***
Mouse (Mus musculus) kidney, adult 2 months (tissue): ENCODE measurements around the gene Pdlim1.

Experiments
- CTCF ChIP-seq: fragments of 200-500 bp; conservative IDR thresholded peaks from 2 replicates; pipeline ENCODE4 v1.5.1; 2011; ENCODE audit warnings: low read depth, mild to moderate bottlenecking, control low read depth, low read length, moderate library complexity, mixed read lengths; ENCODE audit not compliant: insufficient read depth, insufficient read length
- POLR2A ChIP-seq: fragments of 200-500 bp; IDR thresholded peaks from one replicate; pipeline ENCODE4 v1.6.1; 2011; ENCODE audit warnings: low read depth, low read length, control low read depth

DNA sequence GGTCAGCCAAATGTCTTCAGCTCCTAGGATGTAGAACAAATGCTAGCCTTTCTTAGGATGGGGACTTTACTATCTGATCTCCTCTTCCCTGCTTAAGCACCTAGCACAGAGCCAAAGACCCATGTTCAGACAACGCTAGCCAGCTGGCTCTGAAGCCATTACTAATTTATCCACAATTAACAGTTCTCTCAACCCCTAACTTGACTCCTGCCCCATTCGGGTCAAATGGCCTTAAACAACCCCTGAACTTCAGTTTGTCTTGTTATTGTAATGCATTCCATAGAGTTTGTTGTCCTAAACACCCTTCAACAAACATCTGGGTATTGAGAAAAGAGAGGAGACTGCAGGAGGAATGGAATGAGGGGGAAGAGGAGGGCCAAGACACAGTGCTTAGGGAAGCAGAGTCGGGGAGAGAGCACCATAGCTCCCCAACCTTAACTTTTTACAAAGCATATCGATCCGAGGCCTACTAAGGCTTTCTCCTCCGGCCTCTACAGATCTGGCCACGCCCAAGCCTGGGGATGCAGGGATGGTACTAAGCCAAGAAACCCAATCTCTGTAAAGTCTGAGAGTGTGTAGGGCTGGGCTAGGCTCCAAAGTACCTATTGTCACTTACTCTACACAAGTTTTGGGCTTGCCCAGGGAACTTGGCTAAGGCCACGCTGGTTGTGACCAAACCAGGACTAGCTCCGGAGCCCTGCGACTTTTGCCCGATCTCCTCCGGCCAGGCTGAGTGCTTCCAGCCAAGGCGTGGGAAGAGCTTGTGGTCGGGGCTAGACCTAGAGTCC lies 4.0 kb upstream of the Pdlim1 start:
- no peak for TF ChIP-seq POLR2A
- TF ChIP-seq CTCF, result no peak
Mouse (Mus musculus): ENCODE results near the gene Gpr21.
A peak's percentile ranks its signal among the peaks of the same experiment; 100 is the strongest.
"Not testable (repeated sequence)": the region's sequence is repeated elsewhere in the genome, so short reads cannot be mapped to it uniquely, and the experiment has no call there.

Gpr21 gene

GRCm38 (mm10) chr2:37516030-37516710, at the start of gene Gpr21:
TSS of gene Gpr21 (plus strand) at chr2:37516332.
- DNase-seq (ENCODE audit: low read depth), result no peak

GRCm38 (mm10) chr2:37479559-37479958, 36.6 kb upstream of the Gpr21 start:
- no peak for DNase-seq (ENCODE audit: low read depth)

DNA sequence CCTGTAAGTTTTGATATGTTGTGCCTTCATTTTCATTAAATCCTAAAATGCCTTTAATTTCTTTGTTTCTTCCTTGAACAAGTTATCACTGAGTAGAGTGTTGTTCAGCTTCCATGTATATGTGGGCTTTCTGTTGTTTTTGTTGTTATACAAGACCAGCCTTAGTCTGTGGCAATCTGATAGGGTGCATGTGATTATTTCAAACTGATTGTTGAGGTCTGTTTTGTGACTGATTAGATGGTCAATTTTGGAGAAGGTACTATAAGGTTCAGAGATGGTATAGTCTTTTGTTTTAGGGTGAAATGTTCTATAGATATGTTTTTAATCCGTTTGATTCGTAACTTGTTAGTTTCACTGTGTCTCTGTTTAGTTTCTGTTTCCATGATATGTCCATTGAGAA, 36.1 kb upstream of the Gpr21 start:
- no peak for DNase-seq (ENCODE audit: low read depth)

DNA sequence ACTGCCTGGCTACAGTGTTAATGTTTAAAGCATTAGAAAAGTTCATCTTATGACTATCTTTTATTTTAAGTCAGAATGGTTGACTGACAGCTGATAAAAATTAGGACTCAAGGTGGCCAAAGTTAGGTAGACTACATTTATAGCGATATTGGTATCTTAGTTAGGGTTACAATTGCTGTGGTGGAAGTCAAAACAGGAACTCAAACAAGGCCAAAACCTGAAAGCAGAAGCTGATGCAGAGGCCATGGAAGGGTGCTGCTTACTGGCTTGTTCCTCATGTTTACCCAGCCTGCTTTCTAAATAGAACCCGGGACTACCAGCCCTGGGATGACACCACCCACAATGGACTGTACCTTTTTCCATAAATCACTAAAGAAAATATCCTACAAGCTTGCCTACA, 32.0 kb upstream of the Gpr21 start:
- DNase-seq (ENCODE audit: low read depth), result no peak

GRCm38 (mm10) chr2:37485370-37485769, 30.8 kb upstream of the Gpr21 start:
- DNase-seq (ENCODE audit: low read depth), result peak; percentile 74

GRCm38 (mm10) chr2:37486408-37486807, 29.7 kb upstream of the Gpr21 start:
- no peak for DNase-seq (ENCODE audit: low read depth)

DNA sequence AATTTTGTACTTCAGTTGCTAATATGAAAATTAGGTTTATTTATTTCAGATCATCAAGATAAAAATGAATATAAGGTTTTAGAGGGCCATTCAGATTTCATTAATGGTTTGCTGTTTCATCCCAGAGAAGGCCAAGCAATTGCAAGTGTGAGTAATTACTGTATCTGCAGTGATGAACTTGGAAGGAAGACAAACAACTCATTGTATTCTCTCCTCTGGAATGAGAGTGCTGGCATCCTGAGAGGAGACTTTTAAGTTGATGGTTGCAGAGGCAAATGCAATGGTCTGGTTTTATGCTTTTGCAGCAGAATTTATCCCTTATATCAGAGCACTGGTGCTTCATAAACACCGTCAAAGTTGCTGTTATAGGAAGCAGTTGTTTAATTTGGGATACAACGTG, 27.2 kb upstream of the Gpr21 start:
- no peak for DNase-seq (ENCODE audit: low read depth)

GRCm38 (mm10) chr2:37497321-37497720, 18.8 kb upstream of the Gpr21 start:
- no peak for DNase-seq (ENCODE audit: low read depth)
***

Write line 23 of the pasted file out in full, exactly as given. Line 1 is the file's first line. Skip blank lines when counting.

GRCm38 (mm10) chr2:37486408-37486807, 29.7 kb upstream of the Gpr21 start: